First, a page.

What if someone from your past forced you to confront something that you had been hiding—even from yourself? The line between teasing and bullying can be razor-thin, and fluctuate greatly depending on which side of the equation you’re on. What one person may chalk up to an act of harmless play, another person may internalize as deeply hurtful behaviour is what “The Gift” addresses the audience.
“The Gift started for me with a simple premise: what would happen if a high school bully ran into his victim fifteen or so years later? What would or could be the effects? How might the past come to bear on the present? How could the past, unaccounted and unresolved, rupture a present situation? Edgerton shares.
People view their pasts through the prism of their own individual experiences. What one person may remember as a harmless practical joke, another may internalize as a deeply wounding transgression. In any case, most people move forward with their lives, past grievances ultimately buried beneath the many layers of experiences and lessons that life offers. But what if you did something to someone who was unable to move on? A person for whom your actions had become fossilized and hardened: Unacknowledged. Unrepented.
There are those who are unable to let go, allowing a slight to gain momentum and reach critical velocity as resentment and anger seethe to a boiling point. The Gift explores the impact of two people’s shared pasts colliding in the present, and the collateral damage that ensues. “I was interested in the aftermath of that kind of hurt; is it a good or bad thing to go and rummage around in the past,” explains writer/director Joel Edgerton,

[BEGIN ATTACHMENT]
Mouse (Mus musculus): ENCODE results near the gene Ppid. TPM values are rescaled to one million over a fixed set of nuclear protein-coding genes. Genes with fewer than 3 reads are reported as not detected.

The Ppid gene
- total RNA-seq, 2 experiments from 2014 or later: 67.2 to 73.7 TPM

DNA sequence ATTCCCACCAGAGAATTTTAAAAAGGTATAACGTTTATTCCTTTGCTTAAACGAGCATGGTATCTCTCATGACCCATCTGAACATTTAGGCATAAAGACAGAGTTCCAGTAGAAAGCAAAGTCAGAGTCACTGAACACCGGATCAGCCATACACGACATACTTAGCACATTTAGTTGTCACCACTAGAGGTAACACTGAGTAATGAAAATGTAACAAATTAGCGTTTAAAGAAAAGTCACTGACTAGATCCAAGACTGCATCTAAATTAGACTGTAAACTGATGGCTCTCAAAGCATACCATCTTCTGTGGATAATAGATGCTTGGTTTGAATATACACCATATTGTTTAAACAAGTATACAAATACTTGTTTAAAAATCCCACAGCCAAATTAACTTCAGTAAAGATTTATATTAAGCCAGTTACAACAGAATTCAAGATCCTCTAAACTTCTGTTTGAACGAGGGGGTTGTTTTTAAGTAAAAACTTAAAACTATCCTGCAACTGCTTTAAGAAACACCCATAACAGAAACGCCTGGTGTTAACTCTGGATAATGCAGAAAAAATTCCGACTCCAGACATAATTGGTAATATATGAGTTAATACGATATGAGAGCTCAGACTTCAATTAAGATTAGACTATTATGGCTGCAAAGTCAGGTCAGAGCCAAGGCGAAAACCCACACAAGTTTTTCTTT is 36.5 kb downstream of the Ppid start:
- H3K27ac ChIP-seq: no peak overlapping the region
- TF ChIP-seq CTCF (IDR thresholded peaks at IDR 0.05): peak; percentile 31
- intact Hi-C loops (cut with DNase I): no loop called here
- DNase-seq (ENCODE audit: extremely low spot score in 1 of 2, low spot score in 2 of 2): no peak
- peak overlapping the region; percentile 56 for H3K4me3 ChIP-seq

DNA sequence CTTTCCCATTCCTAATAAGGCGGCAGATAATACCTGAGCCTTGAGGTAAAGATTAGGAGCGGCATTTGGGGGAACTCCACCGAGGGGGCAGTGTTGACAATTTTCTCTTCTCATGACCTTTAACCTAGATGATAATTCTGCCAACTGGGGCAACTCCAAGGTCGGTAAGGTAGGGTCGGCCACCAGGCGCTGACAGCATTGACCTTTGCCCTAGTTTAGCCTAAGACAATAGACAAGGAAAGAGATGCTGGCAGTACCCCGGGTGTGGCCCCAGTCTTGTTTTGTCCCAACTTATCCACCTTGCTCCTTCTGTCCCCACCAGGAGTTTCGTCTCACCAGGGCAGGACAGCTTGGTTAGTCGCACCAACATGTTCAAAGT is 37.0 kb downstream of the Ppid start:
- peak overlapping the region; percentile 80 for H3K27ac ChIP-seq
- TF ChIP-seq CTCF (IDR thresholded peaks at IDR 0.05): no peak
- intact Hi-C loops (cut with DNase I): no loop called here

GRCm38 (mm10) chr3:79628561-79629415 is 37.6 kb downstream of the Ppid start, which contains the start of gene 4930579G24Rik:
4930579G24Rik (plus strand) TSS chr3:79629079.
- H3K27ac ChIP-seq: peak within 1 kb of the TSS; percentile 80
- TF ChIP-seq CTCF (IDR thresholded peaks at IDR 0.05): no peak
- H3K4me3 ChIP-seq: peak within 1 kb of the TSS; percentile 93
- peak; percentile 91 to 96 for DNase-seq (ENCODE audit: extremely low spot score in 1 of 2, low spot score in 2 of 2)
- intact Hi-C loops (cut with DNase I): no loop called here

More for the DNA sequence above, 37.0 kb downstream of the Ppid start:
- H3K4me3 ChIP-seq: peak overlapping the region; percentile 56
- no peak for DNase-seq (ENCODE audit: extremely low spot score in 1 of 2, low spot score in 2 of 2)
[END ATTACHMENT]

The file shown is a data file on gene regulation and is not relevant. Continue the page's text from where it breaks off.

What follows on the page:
“and that’s really the starting point for the story.”
“There is a married couple,” producer Jason Blum notes, “and things seem to be going along fine until Joel’s character, ‘Gordo,’ comes into their life. It turns out Gordo and Jason Bateman’s character, ‘Simon,’ went to school together a long time ago. Gordo seems relatively friendly, although a little odd … and as we move through the course of the story, it turns out none of what you think at the beginning is true.”
“We’re all changeable beings,” Hall concurs emphatically, “it has to be possible, forgiveness. I think we’re in real trouble if you can’t get over bad things that happen to you.”
Recognized for his extensive career in front of the camera, Edgerton, in fact, began his career as a filmmaker in Australia, forming the Film Collective Blue Tongue Films in 1996 alongside other like-minded creatives. “The Gift” is Edgerton’s feature directorial debut. With long time aspirations to direct, it was important for him to develop a project for his debut that was strongly character driven and attractive to a strong smart cast and rooted in meaty ideas and themes. A long-time fan of intelligent genre films, the intricate plot was also reminiscent of the great performance-based thrillers and suspense films that had been a staple of
“The Gift” is now showing in cinemas nationwide from OctoArts Films International.